As we know from formal and informal policy and practice in urban and rural communities throughout the US, the people that are targeted, who will be stopped, monitored, questioned and searched are brown. No one else. And I will not stand for it. And this state action, for me, is inextricably linked to state actions regarding same sex marriage. How can we, ethically, as a community ask for state recognition of queer marriage, from any U.S. state, when states like Arizona openly endorse white supremacy? I won't do it. I am tired, as a brown bodied, Black, queer woman of being asked to choose between race and queer status. I will no longer support seeking state recognition to marry my girlfriend while my brown sisters and brothers are legally--LEGALLY--allowed to be questioned about whether or not they belong here. Arizona is Mexico, my friends, let's not forget. And Mexico, like the U.S., is Native land. These questions are moot. And LGBTQ folks need to take a stand against this questioning because we are subject to the same scrutiny, the same questioning.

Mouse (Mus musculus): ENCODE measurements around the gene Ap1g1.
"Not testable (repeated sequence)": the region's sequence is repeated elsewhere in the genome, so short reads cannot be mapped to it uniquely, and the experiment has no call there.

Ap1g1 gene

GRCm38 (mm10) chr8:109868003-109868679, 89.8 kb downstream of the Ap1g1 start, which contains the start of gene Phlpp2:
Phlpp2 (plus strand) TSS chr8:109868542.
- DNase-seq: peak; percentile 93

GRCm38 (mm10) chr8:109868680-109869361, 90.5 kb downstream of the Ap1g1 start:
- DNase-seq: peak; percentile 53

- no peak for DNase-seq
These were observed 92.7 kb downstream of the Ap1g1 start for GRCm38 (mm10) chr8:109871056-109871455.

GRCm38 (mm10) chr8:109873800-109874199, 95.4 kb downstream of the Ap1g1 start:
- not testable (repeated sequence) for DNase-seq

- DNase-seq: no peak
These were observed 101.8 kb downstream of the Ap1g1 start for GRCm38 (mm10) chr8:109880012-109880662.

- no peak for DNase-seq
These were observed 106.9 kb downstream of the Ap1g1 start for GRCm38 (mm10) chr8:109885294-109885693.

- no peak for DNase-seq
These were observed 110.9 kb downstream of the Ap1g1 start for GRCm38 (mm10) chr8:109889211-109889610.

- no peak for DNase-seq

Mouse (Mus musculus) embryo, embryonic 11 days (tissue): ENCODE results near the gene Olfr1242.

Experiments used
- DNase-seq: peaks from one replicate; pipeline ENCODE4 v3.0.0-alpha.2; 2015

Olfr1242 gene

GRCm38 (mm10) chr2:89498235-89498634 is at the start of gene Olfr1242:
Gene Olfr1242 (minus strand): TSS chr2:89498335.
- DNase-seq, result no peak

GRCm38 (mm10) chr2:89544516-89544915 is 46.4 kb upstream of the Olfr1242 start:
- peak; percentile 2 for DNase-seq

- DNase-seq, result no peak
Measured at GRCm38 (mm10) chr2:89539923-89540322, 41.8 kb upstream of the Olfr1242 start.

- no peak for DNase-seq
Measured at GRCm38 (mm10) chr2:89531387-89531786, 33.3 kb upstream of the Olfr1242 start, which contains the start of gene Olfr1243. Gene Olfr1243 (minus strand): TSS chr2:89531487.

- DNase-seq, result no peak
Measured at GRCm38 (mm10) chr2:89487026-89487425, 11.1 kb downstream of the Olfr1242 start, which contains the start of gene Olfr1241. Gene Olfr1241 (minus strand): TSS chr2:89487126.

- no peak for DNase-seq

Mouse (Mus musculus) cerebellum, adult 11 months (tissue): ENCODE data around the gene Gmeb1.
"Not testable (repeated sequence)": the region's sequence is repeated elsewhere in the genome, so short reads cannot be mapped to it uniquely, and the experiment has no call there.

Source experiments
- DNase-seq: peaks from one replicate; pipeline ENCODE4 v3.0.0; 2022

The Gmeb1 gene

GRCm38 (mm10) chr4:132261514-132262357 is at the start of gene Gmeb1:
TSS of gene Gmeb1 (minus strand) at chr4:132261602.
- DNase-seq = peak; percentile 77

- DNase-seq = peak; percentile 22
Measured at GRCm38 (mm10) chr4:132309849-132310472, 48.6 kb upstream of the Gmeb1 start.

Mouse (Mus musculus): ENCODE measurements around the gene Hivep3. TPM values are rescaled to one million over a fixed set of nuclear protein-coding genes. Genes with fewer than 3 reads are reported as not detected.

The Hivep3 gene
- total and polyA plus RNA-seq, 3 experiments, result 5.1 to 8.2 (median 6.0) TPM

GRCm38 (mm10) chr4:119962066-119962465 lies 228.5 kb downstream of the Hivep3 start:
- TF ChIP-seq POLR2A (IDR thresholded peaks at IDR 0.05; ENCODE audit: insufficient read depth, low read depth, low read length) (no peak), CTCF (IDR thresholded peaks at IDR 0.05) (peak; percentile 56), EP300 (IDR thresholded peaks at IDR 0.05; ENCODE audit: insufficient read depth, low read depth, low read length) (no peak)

Marriage will not guarantee us equal rights, or human rights in this country. It hasn't. We will not be protected in other areas because we are legally married. And the small perks that go along with marriage are not enough. We can still be targeted in the workplace, on the street, in our homes, etc.
But I don't need the state's recognition.